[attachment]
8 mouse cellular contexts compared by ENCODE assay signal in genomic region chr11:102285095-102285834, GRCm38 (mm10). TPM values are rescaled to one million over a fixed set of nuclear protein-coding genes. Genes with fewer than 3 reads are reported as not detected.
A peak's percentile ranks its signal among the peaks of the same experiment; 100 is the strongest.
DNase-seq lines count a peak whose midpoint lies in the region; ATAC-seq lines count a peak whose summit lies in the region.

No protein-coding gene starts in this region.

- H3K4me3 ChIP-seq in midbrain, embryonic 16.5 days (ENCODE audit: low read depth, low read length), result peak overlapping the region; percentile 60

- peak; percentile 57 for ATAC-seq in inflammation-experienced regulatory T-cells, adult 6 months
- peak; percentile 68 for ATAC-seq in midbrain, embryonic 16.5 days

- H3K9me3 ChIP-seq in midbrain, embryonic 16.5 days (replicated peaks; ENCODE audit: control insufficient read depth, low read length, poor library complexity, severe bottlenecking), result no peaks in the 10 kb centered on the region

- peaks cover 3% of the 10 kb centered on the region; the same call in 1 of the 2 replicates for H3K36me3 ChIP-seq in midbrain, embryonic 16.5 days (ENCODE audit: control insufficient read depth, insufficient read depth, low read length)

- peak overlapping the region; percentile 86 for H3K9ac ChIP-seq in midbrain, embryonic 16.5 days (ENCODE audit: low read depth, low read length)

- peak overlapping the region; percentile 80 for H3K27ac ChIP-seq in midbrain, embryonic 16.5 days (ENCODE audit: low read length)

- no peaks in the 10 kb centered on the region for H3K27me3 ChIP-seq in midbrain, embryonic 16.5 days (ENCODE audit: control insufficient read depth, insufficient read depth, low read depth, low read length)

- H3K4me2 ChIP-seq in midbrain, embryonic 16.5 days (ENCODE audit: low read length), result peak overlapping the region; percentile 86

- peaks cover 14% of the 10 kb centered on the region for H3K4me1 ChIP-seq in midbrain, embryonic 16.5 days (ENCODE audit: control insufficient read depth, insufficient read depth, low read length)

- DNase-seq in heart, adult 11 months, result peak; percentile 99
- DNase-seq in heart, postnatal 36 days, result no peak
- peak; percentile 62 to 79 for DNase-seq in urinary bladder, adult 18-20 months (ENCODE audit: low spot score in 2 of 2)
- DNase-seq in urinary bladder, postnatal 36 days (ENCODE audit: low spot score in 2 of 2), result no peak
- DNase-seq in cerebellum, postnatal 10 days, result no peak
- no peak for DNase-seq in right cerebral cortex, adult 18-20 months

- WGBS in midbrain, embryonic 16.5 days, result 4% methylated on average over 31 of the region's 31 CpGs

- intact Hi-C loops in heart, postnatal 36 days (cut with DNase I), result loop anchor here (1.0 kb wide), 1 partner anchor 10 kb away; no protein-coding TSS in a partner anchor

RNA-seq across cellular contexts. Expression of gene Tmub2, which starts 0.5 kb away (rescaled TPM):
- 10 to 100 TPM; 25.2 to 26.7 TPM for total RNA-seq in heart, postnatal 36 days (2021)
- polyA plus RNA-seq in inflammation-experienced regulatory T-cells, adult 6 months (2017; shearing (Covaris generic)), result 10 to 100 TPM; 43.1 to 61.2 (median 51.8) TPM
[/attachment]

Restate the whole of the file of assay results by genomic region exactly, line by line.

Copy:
8 mouse cellular contexts compared by ENCODE assay signal in genomic region chr11:102285095-102285834, GRCm38 (mm10). TPM values are rescaled to one million over a fixed set of nuclear protein-coding genes. Genes with fewer than 3 reads are reported as not detected.
A peak's percentile ranks its signal among the peaks of the same experiment; 100 is the strongest.
DNase-seq lines count a peak whose midpoint lies in the region; ATAC-seq lines count a peak whose summit lies in the region.

No protein-coding gene starts in this region.

- H3K4me3 ChIP-seq in midbrain, embryonic 16.5 days (ENCODE audit: low read depth, low read length), result peak overlapping the region; percentile 60

- peak; percentile 57 for ATAC-seq in inflammation-experienced regulatory T-cells, adult 6 months
- peak; percentile 68 for ATAC-seq in midbrain, embryonic 16.5 days

- H3K9me3 ChIP-seq in midbrain, embryonic 16.5 days (replicated peaks; ENCODE audit: control insufficient read depth, low read length, poor library complexity, severe bottlenecking), result no peaks in the 10 kb centered on the region

- peaks cover 3% of the 10 kb centered on the region; the same call in 1 of the 2 replicates for H3K36me3 ChIP-seq in midbrain, embryonic 16.5 days (ENCODE audit: control insufficient read depth, insufficient read depth, low read length)

- peak overlapping the region; percentile 86 for H3K9ac ChIP-seq in midbrain, embryonic 16.5 days (ENCODE audit: low read depth, low read length)

- peak overlapping the region; percentile 80 for H3K27ac ChIP-seq in midbrain, embryonic 16.5 days (ENCODE audit: low read length)

- no peaks in the 10 kb centered on the region for H3K27me3 ChIP-seq in midbrain, embryonic 16.5 days (ENCODE audit: control insufficient read depth, insufficient read depth, low read depth, low read length)

- H3K4me2 ChIP-seq in midbrain, embryonic 16.5 days (ENCODE audit: low read length), result peak overlapping the region; percentile 86

- peaks cover 14% of the 10 kb centered on the region for H3K4me1 ChIP-seq in midbrain, embryonic 16.5 days (ENCODE audit: control insufficient read depth, insufficient read depth, low read length)

- DNase-seq in heart, adult 11 months, result peak; percentile 99
- DNase-seq in heart, postnatal 36 days, result no peak
- peak; percentile 62 to 79 for DNase-seq in urinary bladder, adult 18-20 months (ENCODE audit: low spot score in 2 of 2)
- DNase-seq in urinary bladder, postnatal 36 days (ENCODE audit: low spot score in 2 of 2), result no peak
- DNase-seq in cerebellum, postnatal 10 days, result no peak
- no peak for DNase-seq in right cerebral cortex, adult 18-20 months

- WGBS in midbrain, embryonic 16.5 days, result 4% methylated on average over 31 of the region's 31 CpGs

- intact Hi-C loops in heart, postnatal 36 days (cut with DNase I), result loop anchor here (1.0 kb wide), 1 partner anchor 10 kb away; no protein-coding TSS in a partner anchor

RNA-seq across cellular contexts. Expression of gene Tmub2, which starts 0.5 kb away (rescaled TPM):
- 10 to 100 TPM; 25.2 to 26.7 TPM for total RNA-seq in heart, postnatal 36 days (2021)
- polyA plus RNA-seq in inflammation-experienced regulatory T-cells, adult 6 months (2017; shearing (Covaris generic)), result 10 to 100 TPM; 43.1 to 61.2 (median 51.8) TPM